New York City and its surrounding suburbs exceed smog limits set by the U.S. Environmental Protection Agency — but not by much.
The agency’s latest data found that the region is one of 45 areas in the country that exceed air quality standards for ground level ozone.
The standards were set by the Bush administration in 2008, and allow 75 parts of smog per billion cubic feet of air.
The agency said that the noncompliant areas were assigned a classification based on how close they are to meeting the standards. The classifications range from marginal, moderate, serious, severe and extreme.
Most of the areas that bypassed the standards, including the New York region, are classified as marginal – that is, closest to meeting the standards.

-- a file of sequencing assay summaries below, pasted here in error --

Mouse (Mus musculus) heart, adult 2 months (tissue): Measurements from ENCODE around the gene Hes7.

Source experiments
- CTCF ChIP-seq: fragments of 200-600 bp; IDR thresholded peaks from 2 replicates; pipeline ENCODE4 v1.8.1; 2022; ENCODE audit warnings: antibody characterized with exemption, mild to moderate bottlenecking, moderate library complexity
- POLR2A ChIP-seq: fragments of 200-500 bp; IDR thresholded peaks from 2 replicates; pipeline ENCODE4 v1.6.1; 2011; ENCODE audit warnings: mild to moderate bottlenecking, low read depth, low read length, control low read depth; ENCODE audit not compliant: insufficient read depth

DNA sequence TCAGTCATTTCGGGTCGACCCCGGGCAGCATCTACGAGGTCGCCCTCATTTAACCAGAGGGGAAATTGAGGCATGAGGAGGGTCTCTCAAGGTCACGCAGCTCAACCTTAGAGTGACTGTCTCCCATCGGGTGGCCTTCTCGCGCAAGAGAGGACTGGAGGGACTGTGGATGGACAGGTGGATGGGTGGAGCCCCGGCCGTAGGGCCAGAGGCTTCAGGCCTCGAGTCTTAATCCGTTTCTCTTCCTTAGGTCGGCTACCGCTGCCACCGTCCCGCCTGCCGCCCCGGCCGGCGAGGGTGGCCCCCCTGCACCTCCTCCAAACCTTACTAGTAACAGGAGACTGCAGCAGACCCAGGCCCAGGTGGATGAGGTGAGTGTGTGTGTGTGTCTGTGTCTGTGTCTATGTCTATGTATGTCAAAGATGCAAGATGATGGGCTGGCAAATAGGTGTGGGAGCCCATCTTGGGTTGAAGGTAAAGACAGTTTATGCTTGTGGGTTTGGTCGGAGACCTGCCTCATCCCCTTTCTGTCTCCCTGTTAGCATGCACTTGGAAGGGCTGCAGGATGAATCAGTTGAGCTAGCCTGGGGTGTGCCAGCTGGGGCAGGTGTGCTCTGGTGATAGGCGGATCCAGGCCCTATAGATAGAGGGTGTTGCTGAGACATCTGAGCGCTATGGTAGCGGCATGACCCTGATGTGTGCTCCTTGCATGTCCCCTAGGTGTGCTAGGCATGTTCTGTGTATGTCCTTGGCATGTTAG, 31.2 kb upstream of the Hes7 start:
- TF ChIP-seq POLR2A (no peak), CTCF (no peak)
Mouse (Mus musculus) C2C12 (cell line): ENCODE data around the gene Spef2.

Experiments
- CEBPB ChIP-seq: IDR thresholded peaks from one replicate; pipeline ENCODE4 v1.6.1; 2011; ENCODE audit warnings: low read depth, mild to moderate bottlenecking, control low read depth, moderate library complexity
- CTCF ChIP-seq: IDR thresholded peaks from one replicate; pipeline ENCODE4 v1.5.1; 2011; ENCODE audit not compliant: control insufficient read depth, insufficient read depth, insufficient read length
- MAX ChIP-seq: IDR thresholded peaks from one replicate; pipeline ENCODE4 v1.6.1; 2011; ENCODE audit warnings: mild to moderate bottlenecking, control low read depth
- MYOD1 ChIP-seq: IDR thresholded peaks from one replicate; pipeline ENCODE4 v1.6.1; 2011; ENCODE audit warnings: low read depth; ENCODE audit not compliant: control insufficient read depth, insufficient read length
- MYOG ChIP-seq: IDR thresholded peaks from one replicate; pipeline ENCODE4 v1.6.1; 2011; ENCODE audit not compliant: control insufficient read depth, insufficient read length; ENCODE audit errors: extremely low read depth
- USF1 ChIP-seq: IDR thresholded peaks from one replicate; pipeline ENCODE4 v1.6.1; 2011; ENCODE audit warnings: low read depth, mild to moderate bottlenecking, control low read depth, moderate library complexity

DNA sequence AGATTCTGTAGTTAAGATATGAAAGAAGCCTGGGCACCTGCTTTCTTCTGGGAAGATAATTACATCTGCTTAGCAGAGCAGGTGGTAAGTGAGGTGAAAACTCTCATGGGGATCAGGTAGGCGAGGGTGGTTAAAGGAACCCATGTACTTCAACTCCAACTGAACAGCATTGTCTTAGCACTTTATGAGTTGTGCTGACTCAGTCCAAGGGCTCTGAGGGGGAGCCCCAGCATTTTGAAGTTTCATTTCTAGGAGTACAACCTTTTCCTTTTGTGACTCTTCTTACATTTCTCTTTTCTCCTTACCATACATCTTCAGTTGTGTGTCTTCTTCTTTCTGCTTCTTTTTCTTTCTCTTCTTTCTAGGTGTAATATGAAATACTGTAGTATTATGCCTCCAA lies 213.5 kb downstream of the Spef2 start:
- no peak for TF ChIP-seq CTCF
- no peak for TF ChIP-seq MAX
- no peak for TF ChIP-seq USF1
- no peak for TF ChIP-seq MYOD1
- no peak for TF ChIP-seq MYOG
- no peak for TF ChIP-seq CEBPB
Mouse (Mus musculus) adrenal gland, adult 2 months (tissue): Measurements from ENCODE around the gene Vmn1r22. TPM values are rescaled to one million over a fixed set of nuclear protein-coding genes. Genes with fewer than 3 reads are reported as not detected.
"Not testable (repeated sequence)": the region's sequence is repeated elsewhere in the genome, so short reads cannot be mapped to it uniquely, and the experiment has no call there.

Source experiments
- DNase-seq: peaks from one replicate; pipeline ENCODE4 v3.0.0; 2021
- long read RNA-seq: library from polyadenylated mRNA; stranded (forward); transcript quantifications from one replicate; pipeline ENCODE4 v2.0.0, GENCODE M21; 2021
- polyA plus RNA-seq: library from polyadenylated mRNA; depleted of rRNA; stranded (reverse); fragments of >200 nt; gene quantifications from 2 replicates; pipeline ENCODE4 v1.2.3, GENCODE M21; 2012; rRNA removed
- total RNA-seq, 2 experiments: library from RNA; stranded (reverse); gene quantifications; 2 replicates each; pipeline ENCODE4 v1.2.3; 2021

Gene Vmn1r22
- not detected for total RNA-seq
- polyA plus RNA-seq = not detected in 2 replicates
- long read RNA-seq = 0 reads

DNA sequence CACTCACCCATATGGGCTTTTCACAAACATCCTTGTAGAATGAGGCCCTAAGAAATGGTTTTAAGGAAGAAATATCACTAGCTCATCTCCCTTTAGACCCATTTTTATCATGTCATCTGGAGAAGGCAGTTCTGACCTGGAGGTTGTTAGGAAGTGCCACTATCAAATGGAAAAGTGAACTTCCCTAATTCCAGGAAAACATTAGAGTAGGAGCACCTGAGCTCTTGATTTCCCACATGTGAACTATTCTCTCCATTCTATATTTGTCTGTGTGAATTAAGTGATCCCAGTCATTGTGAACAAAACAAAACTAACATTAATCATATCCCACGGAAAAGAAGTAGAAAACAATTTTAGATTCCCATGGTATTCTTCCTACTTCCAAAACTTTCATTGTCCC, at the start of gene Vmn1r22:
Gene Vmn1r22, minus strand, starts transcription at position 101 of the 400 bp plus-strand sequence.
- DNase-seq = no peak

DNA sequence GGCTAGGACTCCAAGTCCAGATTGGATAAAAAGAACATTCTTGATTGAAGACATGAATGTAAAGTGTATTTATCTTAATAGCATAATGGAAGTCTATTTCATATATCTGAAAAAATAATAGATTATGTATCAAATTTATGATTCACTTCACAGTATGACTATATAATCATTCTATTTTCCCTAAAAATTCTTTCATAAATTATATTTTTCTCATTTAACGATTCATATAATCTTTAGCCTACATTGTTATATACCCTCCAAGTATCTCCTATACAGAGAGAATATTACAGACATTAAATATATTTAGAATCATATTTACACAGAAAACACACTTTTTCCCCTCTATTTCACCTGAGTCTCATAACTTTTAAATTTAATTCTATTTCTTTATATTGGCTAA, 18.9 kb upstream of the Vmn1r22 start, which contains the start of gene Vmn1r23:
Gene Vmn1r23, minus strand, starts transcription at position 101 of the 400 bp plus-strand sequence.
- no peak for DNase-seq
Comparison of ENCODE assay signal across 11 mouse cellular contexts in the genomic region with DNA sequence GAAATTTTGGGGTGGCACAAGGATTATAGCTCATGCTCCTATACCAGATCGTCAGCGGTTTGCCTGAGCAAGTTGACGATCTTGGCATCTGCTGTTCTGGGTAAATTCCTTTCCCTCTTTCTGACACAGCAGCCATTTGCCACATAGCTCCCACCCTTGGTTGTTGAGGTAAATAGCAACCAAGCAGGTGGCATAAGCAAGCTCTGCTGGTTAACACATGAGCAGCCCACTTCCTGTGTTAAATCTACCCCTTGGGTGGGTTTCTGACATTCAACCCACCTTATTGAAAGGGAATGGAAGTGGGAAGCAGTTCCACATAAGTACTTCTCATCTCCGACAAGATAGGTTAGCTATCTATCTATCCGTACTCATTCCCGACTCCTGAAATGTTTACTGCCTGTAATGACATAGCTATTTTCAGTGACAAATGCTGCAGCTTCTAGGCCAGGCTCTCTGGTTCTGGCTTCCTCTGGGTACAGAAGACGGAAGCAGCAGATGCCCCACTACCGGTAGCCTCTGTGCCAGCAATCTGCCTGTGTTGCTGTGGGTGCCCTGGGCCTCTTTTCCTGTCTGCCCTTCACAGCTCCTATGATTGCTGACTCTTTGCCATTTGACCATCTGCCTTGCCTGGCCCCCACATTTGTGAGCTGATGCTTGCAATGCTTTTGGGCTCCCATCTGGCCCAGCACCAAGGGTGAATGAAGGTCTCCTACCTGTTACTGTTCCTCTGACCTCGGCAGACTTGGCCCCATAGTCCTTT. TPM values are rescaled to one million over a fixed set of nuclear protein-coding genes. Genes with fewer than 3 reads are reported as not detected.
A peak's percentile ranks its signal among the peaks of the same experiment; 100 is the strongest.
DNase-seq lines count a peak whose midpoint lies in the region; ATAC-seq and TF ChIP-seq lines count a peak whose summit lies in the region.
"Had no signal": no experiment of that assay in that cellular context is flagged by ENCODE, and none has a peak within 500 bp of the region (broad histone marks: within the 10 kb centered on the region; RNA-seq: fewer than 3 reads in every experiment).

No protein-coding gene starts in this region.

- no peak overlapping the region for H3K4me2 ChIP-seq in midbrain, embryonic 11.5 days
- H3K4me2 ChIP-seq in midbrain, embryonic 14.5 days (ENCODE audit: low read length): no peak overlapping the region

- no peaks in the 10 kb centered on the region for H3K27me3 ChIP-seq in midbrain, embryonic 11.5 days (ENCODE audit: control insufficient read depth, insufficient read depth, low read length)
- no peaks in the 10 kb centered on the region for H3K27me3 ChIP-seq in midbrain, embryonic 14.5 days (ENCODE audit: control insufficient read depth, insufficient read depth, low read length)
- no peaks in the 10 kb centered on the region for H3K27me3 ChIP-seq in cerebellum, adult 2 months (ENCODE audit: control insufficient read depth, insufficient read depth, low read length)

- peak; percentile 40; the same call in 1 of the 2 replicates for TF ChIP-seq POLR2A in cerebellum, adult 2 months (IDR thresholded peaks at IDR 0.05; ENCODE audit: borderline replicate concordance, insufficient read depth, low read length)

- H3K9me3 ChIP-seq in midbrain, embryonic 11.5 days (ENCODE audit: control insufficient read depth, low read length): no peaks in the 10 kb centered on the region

The EPA said it expects these areas would be able to meet the standards within three years, usually as a result of recent and pending federal pollution control measures.
“The standards are too weak,” said Frank O'Donnell, president of the DC-based non-profit environmental group Clean Air Watch.
O’Donnell is pushing for the EPA to move ahead with low-sulfur gasoline. “Now that gasoline prices are dropping, we urge the House Energy and Commerce Committee to drop plans to kneecap EPA authority to see cleaner gas standards,” said O’Donnell.
New York City Mayor Michael Bloomberg’s office said in a statement that the city has made progress on cleaner air — cutting greenhouse gasses by 12 percent below 2005 levels.
In an email, an EPA spokeswoman said it was a “coincidence” that the data was released on May 1, World Asthma Day. Smog can reduce lung function and aggravate asthma.